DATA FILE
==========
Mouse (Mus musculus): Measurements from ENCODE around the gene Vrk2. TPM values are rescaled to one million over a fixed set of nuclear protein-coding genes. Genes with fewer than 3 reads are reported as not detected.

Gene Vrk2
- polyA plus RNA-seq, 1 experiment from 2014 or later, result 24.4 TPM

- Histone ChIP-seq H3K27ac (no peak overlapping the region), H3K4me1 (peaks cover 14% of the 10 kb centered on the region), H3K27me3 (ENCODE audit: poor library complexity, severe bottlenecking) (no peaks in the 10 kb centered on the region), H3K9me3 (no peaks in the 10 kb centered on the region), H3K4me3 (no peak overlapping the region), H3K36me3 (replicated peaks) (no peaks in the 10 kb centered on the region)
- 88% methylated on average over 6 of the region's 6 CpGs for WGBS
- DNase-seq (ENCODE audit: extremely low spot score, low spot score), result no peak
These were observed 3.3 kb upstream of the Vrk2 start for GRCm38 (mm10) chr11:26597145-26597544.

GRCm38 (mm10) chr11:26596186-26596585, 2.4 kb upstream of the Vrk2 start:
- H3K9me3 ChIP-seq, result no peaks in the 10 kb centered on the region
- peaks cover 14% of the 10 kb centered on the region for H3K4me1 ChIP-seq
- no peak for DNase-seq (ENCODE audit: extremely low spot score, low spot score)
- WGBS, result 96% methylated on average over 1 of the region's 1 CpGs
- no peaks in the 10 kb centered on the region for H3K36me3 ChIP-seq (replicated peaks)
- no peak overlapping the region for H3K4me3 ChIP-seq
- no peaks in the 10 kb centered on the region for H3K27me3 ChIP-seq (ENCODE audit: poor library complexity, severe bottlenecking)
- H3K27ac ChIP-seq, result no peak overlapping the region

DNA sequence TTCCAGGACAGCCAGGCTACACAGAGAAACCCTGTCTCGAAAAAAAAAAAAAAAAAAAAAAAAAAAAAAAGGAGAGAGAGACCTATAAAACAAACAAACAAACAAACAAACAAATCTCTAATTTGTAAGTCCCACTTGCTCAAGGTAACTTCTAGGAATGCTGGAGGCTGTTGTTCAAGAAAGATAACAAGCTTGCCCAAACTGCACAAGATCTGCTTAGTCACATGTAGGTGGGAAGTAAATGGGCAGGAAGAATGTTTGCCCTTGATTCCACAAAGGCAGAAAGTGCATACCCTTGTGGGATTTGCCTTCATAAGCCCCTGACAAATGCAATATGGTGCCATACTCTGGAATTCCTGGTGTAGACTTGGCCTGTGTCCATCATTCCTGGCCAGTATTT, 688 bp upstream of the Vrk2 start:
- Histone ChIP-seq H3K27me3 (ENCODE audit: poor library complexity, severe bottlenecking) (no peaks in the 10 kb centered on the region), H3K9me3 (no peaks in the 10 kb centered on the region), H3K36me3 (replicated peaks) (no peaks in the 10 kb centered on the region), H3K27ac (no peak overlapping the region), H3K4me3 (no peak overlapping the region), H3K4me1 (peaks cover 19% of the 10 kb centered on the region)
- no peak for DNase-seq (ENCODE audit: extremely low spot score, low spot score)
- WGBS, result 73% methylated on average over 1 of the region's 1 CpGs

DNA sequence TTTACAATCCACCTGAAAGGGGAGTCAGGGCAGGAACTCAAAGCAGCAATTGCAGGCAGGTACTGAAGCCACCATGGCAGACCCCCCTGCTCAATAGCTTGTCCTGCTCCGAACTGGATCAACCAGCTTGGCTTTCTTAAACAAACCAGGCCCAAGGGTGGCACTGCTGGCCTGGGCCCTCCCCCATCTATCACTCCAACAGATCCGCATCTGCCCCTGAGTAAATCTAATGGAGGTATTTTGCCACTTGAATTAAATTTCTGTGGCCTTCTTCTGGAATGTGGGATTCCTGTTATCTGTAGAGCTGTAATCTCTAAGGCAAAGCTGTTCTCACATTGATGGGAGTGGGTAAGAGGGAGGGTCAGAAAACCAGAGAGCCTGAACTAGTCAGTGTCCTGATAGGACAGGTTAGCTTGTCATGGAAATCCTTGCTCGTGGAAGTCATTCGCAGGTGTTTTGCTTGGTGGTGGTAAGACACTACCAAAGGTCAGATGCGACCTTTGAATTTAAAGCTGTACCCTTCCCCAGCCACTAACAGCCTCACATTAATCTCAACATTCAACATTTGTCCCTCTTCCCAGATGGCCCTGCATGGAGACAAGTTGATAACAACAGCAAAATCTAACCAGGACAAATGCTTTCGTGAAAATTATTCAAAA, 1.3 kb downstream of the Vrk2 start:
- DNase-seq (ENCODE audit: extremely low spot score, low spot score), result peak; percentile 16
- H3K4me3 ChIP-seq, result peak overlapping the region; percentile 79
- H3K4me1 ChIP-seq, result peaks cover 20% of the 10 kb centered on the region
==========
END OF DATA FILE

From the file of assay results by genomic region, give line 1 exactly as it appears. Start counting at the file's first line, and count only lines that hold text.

Mouse (Mus musculus): Measurements from ENCODE around the gene Vrk2. TPM values are rescaled to one million over a fixed set of nuclear protein-coding genes. Genes with fewer than 3 reads are reported as not detected.